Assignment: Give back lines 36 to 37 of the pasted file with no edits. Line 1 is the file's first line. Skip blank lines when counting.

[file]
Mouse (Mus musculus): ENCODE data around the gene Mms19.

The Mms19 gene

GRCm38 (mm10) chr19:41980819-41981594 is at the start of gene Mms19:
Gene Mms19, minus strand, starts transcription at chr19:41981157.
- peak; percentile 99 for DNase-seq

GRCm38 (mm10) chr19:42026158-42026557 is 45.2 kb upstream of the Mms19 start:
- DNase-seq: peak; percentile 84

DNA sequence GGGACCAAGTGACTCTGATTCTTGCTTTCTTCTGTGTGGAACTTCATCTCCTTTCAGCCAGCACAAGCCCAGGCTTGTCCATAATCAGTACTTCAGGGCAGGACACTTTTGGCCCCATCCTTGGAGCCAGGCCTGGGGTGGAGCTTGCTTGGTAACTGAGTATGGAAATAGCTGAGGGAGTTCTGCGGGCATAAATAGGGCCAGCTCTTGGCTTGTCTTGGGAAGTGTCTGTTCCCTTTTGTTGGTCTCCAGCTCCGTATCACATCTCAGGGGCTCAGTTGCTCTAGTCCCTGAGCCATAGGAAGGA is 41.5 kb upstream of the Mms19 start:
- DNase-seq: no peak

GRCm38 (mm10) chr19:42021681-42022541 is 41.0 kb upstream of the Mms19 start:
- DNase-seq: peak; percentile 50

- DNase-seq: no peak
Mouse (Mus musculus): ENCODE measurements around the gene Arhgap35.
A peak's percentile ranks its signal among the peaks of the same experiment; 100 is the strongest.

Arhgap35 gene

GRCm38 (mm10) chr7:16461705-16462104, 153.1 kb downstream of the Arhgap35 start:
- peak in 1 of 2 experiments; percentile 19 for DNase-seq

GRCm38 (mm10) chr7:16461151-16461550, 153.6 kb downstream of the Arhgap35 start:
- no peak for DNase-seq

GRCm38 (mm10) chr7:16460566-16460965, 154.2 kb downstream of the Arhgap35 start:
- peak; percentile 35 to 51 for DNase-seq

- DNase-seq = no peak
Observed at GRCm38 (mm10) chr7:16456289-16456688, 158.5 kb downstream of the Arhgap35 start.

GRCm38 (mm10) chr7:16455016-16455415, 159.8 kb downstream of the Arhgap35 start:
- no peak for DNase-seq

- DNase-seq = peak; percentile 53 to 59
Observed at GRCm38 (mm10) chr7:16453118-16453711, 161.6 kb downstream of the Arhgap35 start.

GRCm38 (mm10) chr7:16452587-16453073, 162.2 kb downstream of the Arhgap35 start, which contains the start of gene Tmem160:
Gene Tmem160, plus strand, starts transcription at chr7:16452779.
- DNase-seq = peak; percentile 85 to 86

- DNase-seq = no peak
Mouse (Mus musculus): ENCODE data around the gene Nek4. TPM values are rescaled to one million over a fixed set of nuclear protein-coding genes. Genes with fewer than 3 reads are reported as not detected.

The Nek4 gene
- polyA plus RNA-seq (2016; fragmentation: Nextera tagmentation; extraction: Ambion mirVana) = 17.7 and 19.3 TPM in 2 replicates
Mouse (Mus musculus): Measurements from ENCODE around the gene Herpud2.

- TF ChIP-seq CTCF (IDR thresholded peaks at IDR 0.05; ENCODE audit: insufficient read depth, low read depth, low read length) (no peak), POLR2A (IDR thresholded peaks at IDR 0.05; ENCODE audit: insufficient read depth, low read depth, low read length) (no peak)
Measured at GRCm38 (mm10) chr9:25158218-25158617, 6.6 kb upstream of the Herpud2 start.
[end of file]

- TF ChIP-seq CTCF (IDR thresholded peaks at IDR 0.05; ENCODE audit: insufficient read depth, low read depth, low read length) (no peak), POLR2A (IDR thresholded peaks at IDR 0.05; ENCODE audit: insufficient read depth, low read depth, low read length) (no peak)
Measured at GRCm38 (mm10) chr9:25158218-25158617, 6.6 kb upstream of the Herpud2 start.